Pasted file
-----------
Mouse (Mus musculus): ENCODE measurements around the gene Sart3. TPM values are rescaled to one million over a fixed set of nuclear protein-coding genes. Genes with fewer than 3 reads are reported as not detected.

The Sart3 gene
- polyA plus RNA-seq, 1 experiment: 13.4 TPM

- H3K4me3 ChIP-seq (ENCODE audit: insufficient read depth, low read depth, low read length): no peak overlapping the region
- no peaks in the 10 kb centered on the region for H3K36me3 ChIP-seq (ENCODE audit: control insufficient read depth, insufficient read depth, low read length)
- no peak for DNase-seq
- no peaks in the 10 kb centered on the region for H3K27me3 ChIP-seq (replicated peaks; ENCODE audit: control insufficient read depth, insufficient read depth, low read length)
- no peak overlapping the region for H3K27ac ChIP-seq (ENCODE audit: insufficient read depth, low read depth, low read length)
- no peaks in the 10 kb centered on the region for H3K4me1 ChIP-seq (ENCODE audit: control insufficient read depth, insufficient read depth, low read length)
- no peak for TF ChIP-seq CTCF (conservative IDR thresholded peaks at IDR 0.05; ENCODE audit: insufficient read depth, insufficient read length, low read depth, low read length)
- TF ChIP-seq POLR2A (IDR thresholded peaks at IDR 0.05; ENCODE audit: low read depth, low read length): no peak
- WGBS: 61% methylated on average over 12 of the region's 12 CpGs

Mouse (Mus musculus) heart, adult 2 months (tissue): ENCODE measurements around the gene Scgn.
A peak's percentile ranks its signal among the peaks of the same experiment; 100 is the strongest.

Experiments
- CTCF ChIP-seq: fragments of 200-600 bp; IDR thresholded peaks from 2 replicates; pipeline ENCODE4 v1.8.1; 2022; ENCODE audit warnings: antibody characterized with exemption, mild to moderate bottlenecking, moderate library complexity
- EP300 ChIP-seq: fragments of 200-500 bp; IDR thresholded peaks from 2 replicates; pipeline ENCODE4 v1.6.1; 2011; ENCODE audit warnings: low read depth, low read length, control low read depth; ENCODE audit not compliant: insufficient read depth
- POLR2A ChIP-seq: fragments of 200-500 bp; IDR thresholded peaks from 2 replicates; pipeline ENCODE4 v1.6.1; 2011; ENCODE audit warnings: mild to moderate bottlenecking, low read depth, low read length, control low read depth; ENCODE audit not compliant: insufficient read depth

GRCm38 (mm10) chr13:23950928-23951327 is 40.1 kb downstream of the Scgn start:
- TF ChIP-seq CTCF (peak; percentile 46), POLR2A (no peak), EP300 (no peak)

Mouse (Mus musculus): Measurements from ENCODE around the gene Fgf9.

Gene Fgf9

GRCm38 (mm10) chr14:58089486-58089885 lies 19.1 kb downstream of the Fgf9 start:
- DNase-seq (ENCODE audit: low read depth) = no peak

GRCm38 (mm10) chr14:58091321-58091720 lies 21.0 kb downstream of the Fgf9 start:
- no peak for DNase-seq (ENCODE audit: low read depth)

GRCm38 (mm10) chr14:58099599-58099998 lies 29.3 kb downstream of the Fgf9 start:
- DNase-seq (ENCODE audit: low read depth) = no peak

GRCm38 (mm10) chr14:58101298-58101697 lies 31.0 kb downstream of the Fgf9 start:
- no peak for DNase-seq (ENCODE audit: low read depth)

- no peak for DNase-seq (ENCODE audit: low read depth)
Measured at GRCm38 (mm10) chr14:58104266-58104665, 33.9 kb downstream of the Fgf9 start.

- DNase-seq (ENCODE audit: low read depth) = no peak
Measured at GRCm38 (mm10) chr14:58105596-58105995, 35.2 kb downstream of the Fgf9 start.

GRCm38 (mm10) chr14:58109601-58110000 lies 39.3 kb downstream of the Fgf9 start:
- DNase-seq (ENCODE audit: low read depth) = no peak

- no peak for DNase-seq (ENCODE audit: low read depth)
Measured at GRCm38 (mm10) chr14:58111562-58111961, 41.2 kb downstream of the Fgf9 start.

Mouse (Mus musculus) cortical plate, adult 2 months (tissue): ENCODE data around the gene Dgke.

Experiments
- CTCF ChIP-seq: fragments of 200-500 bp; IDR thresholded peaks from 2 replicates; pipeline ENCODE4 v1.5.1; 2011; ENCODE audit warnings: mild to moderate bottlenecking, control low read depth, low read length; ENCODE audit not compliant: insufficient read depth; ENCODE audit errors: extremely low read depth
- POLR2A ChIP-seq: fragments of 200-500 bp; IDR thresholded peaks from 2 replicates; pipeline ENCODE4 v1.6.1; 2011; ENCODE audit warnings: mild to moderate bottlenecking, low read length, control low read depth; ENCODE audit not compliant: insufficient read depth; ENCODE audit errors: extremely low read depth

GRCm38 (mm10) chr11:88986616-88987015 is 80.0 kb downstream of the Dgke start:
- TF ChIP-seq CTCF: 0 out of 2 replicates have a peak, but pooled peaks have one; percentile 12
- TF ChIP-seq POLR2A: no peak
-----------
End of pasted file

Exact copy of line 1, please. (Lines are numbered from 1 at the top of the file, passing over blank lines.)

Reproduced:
Mouse (Mus musculus): ENCODE measurements around the gene Sart3. TPM values are rescaled to one million over a fixed set of nuclear protein-coding genes. Genes with fewer than 3 reads are reported as not detected.